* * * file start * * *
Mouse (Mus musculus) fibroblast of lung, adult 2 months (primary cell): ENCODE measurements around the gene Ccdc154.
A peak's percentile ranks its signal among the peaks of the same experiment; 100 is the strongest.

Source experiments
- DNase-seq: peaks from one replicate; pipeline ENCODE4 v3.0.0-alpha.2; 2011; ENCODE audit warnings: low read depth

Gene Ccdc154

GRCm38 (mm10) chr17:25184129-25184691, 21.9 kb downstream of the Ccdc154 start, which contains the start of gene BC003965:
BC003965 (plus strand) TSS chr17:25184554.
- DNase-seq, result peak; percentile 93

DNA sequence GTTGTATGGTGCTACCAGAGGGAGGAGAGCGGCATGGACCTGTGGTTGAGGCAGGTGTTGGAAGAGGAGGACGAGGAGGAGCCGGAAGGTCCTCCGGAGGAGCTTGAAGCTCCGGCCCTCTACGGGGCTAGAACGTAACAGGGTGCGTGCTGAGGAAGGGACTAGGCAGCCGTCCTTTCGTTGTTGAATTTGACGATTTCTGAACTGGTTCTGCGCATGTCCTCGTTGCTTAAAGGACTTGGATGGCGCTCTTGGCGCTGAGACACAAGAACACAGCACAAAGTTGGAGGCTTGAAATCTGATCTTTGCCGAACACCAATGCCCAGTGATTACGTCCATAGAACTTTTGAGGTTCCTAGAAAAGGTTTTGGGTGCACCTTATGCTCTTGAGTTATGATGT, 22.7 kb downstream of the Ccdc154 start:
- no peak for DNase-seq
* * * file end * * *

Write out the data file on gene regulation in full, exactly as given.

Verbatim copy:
Mouse (Mus musculus) fibroblast of lung, adult 2 months (primary cell): ENCODE measurements around the gene Ccdc154.
A peak's percentile ranks its signal among the peaks of the same experiment; 100 is the strongest.

Source experiments
- DNase-seq: peaks from one replicate; pipeline ENCODE4 v3.0.0-alpha.2; 2011; ENCODE audit warnings: low read depth

Gene Ccdc154

GRCm38 (mm10) chr17:25184129-25184691, 21.9 kb downstream of the Ccdc154 start, which contains the start of gene BC003965:
BC003965 (plus strand) TSS chr17:25184554.
- DNase-seq, result peak; percentile 93

DNA sequence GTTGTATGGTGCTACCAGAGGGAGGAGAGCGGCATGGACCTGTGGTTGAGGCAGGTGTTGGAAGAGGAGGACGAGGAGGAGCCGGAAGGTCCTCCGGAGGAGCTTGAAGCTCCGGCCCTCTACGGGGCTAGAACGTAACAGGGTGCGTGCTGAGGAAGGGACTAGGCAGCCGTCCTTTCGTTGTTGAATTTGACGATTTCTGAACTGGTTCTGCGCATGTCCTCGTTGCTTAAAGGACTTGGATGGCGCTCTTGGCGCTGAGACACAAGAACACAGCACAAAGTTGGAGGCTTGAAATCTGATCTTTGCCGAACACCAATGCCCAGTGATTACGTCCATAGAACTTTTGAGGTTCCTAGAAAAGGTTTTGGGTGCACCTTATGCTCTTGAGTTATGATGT, 22.7 kb downstream of the Ccdc154 start:
- no peak for DNase-seq